For those unfamiliar with the Mass Effect franchise, the first game was released in 2007 and is set in a universe where humanity has gained spaceflight and by 2183 has expanded throughout the Milky Way galaxy.  Once they were outside of our solar systems, humans met with several alien races which governed large portions of the galaxy.  The three main species, the Asari, the Salarians and the Turians, formed a ruling council on the ancient alien space station, the Citadel, which served as a capital city for these races and several other allied species.  The game series followed the human protagonist, Commander Shepard, as he (or she, depending on your settings), investigates the resurgence of the Reapers: ancient, sentient space ships who appear every 50,000 years to destroy all sentient organic life.  While Shepard is able to delay the appearance of the Reapers in the first two games, they launch a full-scale attack in Mass Effect 3, leading to significant, galaxy-changing events.

The game Mass Effect: Annihilation is based on, Mass Effect Andromeda, is the fourth Mass Effect game released and a loose sequel to the original series.  Andromeda is set over 600 years after the events of Mass Effect 3, and follows a group of explorers and colonists from the Milky Way galaxy as they travel to the Andromeda galaxy in an epic one-way trip to find new planets to settle on.  This was a result of the Andromeda Initiative, a joint exercise from a number of Citadel species in order to settle in the new galaxy.  The Initiative launched their ships to Andromeda in the period between Mass Effect 2 and 3.  Each of the main Citadel races, humans, Asari, Salarians and Turians sent an ark ship to Andromeda, each filled with 20,000 cryogenically frozen members of their respective species.  These four arks were launched at the same time, and the plan was for them to dock in the Nexus, a miniature version of the Milky Way Citadel sent in advance of the arks, which was to be used as a staging ground while the Pathfinders found and explored new planets for their races to settle on.  During the events of Mass Effect: Andromeda, mention was made of a fifth ark, built by the Quarians and filled with several other alien races, that was supposed to launch soon after the initial four arks.  However, this fifth ark made no appearance during Andromeda, and was one of the game’s unsolved mysteries, perhaps destined to never be solved, as there is currently no plans to continue the Mass Effect game franchise (although it is too big a franchise for them not to do something else with it in the future).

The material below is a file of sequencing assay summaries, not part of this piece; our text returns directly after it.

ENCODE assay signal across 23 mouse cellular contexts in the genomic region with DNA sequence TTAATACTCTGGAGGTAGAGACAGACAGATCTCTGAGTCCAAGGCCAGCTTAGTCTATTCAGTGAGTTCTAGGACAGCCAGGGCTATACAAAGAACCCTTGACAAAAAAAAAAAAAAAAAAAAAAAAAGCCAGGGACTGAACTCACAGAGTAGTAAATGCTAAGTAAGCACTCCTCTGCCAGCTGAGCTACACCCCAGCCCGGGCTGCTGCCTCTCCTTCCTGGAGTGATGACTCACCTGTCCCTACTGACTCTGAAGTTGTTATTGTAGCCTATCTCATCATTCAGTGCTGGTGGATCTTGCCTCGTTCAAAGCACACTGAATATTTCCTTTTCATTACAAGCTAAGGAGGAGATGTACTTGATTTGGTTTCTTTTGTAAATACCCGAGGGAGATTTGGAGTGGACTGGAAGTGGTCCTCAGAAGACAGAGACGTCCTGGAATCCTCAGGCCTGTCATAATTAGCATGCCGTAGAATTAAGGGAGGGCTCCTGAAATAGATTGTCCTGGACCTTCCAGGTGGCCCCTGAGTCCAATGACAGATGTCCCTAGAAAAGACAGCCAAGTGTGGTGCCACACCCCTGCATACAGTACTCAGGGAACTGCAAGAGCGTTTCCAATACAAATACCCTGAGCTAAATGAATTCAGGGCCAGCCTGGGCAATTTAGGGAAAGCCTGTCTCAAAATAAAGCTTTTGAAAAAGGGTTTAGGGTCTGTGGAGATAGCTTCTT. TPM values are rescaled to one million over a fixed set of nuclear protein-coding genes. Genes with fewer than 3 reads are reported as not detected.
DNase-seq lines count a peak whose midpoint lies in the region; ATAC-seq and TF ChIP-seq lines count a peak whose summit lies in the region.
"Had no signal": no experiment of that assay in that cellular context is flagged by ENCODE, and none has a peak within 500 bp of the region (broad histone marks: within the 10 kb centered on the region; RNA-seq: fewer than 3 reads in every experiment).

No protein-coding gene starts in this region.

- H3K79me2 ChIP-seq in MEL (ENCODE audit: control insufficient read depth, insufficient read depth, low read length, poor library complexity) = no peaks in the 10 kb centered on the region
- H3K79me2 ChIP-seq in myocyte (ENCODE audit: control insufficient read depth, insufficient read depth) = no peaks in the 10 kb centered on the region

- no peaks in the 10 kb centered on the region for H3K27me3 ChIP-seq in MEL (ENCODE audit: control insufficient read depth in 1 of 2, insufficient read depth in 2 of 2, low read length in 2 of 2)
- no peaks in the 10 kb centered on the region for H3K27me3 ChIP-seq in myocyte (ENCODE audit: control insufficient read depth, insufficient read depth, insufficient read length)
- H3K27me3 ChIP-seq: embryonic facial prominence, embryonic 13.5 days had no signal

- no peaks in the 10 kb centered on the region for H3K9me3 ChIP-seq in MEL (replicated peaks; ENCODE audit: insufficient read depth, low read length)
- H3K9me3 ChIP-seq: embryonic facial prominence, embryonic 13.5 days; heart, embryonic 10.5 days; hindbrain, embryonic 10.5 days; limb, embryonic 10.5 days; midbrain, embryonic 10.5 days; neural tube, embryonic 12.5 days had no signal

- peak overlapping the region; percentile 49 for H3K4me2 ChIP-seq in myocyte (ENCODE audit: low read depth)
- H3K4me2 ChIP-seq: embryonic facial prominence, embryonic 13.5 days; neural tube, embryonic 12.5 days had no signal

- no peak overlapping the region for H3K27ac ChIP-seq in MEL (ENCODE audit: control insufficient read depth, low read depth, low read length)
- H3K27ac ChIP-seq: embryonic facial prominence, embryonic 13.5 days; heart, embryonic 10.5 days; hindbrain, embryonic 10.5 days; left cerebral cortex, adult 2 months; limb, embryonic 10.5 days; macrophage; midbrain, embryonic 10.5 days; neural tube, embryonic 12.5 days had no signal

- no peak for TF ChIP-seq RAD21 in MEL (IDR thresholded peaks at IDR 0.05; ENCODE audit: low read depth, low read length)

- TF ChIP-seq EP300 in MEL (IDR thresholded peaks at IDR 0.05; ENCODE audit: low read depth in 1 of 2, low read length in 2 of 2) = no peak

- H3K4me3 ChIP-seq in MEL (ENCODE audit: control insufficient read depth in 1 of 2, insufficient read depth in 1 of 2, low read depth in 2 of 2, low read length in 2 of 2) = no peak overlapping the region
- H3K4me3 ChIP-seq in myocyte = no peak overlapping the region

The Mass Effect games have inspired a number of additional media releases over the years.  Four Mass Effect books were written between 2007 and 2012 to correspond with the original game trilogy, as well as a number of comic book series.  Following the release of Mass Effect: Andromeda in 2017, a new trilogy of books was commissioned which further explored key events or characters mentioned in the fourth game.  Annihilation is the third and final book in the Mass Effect: Andromeda book trilogy.

As the Reaper fleet begins to appear in the Milky Way galaxy, a fifth ark is launched by the Andromeda Initiative to bring another 20,000 settlers to the Andromeda galaxy.  Built by the planetless Quarians, the ark Keelah Si’yah is the only ark to hold colonists from a number of different races, including Quarians, Drell, Elcor, Batarians, Volus and Hanar.  Despite having different outlooks, opinions, biological requirements and reasons to leave the Milky Way, these races are united in their decision to reach the new galaxy and find new planets to settle on.

As the ship reaches the end of its 600-year long journey, problems are soon identified aboard the ship.  One of the ark’s Sleepwalker teams, a small team of individuals tasked with checking on the status of the ark as it flies through space, is suddenly awoken years before the Keelah Si’yah is scheduled to dock with the Nexus.  The ship’s virtual intelligence has identified certain discrepancies in the readings of several Drell cryopods.  Investigating the pods, the Sleepwalker team find that their inhabitants have died from a disease, something that is supposed to be impossible while frozen.  Even worse, the ships systems are all reporting that everything is fine, and that the inhabitants of the pods are still alive.

The Sleepwalker team quickly discover that the dead colonists have all been infected by a virulent disease, one that seems capable of jumping across to the vastly different alien species.  The team are desperate to find out the cause of the disease, but their investigation is severely hampered by a number of system failures across the ark, while the ship’s computers continue to insist that everything is all right.  As the failing systems start to randomly unfreeze more and more colonists, the disease quickly spreads across the ark.  It soon becomes apparent that the disease has been artificially created, and that someone is launching a deliberate attack against the Keelah Si’yah and its crew.  As the various colonists turn on each other in fear and confusion, can the Sleepwalker team find a cure and uncover who is behind the attack, or will everyone on the ark die before reaching Andromeda?